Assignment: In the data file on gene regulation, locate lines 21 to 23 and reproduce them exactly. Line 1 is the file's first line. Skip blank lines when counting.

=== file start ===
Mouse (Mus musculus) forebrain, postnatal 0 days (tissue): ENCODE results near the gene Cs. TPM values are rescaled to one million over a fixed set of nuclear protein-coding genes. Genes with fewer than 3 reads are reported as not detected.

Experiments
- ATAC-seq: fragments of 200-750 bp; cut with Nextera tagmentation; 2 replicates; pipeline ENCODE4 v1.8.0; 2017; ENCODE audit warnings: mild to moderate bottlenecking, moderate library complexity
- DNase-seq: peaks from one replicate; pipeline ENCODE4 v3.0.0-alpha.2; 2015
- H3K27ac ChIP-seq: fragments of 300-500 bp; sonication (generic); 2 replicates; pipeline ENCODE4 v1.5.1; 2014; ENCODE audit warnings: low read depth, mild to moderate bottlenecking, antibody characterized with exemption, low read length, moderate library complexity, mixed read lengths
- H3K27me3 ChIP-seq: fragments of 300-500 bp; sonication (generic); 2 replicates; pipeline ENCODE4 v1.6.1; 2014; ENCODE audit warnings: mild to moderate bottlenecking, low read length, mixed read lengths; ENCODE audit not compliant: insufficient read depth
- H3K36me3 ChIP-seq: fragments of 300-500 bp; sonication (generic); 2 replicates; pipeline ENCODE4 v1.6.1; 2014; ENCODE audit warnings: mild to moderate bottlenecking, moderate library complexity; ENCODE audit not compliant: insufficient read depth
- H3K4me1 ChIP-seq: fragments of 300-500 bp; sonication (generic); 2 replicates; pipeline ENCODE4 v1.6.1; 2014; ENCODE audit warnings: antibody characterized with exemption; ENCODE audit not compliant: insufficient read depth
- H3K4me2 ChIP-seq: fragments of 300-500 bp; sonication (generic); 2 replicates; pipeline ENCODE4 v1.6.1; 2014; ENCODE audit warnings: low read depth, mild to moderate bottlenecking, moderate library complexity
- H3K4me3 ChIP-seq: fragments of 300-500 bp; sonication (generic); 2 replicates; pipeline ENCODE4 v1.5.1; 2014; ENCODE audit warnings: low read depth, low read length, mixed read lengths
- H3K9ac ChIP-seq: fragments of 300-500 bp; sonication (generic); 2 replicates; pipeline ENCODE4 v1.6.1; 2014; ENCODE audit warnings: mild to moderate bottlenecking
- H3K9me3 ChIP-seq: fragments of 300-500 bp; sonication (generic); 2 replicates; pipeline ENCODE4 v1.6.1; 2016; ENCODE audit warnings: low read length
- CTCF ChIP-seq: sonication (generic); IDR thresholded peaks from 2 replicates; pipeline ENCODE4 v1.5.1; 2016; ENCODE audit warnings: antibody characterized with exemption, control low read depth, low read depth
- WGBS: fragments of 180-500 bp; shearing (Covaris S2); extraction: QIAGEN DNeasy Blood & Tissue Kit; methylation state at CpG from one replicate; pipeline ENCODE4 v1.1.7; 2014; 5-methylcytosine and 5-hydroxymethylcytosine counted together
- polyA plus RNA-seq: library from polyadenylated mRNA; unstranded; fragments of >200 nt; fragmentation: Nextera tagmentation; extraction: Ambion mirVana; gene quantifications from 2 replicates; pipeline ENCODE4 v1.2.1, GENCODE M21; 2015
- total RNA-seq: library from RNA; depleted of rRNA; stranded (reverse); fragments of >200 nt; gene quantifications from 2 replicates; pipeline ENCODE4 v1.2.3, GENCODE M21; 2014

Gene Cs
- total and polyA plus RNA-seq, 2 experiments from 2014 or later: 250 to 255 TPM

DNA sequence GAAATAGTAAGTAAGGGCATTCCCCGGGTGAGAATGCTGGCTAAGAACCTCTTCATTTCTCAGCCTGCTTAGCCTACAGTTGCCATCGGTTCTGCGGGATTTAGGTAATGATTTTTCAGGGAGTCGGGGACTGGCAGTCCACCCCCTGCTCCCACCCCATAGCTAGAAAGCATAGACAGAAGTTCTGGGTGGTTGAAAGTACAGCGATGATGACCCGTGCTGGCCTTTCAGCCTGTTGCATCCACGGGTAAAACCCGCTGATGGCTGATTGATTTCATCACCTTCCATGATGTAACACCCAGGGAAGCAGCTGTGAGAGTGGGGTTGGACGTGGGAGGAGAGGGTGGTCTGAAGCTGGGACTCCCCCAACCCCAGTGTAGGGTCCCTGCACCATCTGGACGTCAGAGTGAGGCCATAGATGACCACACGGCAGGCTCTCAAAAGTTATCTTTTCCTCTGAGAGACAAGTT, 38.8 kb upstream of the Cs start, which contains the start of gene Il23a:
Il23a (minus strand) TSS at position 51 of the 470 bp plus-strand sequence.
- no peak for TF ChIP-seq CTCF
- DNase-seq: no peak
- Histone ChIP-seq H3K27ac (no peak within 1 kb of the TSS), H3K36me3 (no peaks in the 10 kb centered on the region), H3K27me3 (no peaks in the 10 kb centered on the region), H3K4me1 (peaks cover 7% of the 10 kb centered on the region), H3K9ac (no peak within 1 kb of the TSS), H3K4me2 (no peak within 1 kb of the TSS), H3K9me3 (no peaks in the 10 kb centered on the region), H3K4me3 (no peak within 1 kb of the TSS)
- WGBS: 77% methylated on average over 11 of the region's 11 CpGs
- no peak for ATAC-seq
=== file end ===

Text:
- no peak for TF ChIP-seq CTCF
- DNase-seq: no peak
- Histone ChIP-seq H3K27ac (no peak within 1 kb of the TSS), H3K36me3 (no peaks in the 10 kb centered on the region), H3K27me3 (no peaks in the 10 kb centered on the region), H3K4me1 (peaks cover 7% of the 10 kb centered on the region), H3K9ac (no peak within 1 kb of the TSS), H3K4me2 (no peak within 1 kb of the TSS), H3K9me3 (no peaks in the 10 kb centered on the region), H3K4me3 (no peak within 1 kb of the TSS)